August 27, 2014 | « back

By: Ted Nugent

Young Ted certainly could have passed for a dreaded hippie that summer night in 1969 at the Atlanta Civic Auditorium. Wild animal mane cascading down my back, purple bellbottom jumpsuit embroidered with colorful serpents slithering down my long legs, a freaky tooth, fang and claw necklace from critters I had actually killed myself and a pair of high-heel Beatle boots topped off my rock ‘n’ roll regalia for the evening’s performance.

Our hit record was titled “Journey To The Center of The Mind,” but I was probably the only drug-free person at the place.

My killer Detroit garageband The Amboy Dukes were the opening act for Soft Machine, Vanilla Fudge and Jimi Hendrix – and to say spirits were running rather high would be the understatement of the millennium.

Hustling backstage from dressing room to the stage itself, I encountered a small group of young men about my age who by all appearances were either Boy Scouts or some similarly outfitted group. As I attempted to open the door to the stage area, one of these young men, deftly giving himself a manicure with a small knife, promptly stepped between me and the door and made some mumbo-jumbo, strange twangy dialect that could have been the promo for “Hee Haw” or the movie “Deliverance.”

My interpretation was something along the lines of they didn’t cotton to “my kind” down here, and he and his friends were clearly meaning to block my path to the stage.

As a native Detroiter dedicated to my musical obligations, I didn’t miss a beat as I simply swung the door open while shoving my blockers to the side, all the while keeping my eye on knife boy.

I made it through the door no problem, but just a short distance down the hallway, in under a minute, I felt the hard-footed approach of someone behind me when I was body slammed to the floor by a piledriver from a very large, very angry Atlanta, Georgia, policeman.

Next thing I knew I was flat on my back with a very large Smith and Wesson model 28 .357 magnum revolver being screwed into my nose, hammer back, finger on the trigger.

This old boy was royally pi–ed off and let me have it with all the fury of a severely overweight Southern good ol’ boy that apparently was not pleased with such a hippie “assaulting” his young reserve deputies in training.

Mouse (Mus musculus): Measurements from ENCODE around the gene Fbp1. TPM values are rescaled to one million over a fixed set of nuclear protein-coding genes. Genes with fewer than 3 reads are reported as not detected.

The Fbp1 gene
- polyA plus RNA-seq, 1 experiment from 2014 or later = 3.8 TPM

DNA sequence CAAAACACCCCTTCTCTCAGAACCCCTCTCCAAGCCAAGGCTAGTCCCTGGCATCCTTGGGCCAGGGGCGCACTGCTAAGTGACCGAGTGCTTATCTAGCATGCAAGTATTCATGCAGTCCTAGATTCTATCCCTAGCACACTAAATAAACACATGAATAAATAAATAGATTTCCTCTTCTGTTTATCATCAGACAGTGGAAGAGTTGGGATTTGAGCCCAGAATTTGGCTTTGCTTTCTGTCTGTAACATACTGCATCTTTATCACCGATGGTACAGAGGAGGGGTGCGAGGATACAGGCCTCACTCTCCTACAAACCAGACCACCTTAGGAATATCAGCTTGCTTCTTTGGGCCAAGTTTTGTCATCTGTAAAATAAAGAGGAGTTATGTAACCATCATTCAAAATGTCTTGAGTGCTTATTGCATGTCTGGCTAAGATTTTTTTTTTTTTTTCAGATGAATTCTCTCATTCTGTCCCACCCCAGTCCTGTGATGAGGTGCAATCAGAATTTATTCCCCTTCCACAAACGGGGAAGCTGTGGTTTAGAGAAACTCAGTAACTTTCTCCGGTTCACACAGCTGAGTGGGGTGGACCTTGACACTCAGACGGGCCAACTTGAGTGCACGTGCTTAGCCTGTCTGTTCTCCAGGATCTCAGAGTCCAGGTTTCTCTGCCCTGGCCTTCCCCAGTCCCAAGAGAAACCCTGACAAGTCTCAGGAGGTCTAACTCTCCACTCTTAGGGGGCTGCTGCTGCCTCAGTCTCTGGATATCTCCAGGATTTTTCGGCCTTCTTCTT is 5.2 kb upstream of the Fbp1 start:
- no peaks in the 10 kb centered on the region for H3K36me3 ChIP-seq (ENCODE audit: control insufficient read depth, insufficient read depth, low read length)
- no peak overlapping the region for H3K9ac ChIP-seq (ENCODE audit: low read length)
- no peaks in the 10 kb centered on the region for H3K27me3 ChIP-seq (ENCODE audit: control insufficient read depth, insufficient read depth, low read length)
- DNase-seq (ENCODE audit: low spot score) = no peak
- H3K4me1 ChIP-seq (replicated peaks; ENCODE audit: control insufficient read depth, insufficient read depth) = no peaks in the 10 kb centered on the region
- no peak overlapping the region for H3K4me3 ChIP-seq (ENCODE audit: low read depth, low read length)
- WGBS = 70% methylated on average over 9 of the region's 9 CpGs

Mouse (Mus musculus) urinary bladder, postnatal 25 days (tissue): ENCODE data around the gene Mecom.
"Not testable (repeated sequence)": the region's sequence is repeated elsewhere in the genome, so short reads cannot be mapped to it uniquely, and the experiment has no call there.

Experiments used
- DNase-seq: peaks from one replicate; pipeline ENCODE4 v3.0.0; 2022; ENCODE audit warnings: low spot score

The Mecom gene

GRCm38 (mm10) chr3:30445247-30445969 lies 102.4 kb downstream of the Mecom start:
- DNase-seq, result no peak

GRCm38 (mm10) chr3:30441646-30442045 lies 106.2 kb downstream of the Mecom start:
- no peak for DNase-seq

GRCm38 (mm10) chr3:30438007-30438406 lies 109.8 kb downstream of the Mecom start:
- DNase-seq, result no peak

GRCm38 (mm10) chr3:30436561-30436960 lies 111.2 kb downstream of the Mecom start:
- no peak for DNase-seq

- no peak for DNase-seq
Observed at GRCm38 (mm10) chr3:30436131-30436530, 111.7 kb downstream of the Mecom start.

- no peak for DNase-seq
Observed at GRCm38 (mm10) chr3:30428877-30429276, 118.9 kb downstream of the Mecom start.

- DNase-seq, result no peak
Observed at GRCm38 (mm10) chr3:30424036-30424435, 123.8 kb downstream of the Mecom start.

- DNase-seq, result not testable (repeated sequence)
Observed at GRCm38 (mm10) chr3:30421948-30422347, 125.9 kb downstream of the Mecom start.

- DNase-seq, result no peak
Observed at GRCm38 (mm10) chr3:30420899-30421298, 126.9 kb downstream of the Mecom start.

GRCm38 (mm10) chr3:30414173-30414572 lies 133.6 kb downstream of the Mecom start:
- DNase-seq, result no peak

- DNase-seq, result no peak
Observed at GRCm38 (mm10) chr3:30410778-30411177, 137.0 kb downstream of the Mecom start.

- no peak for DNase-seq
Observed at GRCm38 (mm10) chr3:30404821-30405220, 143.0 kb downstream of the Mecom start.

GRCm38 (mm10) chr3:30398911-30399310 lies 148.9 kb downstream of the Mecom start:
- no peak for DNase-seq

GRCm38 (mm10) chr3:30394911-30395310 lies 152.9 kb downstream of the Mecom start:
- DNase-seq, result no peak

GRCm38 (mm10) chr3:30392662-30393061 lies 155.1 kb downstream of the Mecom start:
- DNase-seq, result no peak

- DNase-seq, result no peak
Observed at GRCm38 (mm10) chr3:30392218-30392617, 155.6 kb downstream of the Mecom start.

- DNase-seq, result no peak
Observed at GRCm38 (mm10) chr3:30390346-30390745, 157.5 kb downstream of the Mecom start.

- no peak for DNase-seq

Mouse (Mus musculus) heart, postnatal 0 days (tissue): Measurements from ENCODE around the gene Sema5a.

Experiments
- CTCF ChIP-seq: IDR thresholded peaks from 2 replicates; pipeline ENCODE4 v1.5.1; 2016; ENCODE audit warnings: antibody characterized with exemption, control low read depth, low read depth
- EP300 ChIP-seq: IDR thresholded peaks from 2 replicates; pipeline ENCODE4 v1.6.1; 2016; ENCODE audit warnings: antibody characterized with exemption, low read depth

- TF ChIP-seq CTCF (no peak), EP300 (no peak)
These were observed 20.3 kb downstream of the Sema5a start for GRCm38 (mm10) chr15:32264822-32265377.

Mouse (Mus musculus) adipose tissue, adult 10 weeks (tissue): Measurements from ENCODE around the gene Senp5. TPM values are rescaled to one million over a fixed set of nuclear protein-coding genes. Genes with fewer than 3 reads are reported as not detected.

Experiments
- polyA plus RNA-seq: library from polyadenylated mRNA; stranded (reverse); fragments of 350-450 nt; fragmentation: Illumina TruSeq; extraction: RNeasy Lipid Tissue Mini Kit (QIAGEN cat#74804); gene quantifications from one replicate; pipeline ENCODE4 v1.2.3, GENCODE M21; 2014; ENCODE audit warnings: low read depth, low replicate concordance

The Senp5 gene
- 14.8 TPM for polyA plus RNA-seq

I had certain weapons on my person at the time, but all I did was keep my hands up and repeat, “Yes, sir; no, sir; anything you say, sir; I’m very sorry, sir; I apologize, sir; it will never happen again, sir; yes, sir …” over and over again, very humbly and very sincerely.

There is no question that had I shown a hint of resistance, I would have been dead right then and there.

Many years and many concerts later, I was driving home in Michigan from being deputized in Genesee County, when I found myself in a felony stop by four law enforcement vehicles, guns drawn, with lots of yelling and screaming going on.

It seems there was an APB (all points bulletin) of a stolen black Corvette in the region, and they were convinced they had their man.

Keeping my hands high on the steering wheel, I pulled over and obeyed every directive to the best of my ability.

When I followed their instructions to “get on the ground” my jacket rose up over my belt, thereby exposing my licensed handgun in my belt holster, and instantaneously everything got louder and very intense and dramatically escalated as the cops yelled “GUN! GUN! GUN!”

This is what they are trained to do to protect themselves and the society they serve.

Fortunately, even though I had a rather developed beard at the time, a couple of the officers took a closer look and identified me for who I am, and the tension de-escalated immediately.

In each instance, the conditions were as dangerous and volatile as they can get in the world of law enforcement. But I used my head, followed all orders to the absolute best of my ability, and I lived to tell the stories.

In the vast majority of instances where suspects are beat upon and/or shot, the most basic rules of logic and common sense were violated.

Rule 1: Obey the law. Adherence to this simple rule will dramatically reduce the possibility of encounters with law enforcement.

Rule 2: Don’t hang out with law breakers. Tell me who you go with and I’ll tell you who/what you are.

Rule 3: If stopped by the law, keep your hands absolutely visible. The No. 1 priority of all law enforcement is to get home each night alive. This is a very good rule of engagement.

Rule 4: Obey their instructions and commands promptly without any sass or escalated vocal responses. Such escalation has proven to the a precurser to violence.

Rule 5: Remain calm and polite no matter what happens. If you are wrongfully accused or arrested, such behavior will go a long way in mitigating and usually terminating the endeavor.

In this goofy world of political correctness and maniacal rush to judgment by much of society, a mostly dishonest “victim craving” media, and from an out of control, prejudiced government itself, it would be wise for parents and friends to educate everyone we can to these basic societal rules of engagement for responsible, sensible behavior.

We can all think of a number of instances where these rules could have saved lives, avoided injuries, saved reputations and reversed violent situations.

If the MotorCity Madman can figure this out, I am genuinely amazed at just how stupid a person would have to be not to get this.

Mothers, raise your children well.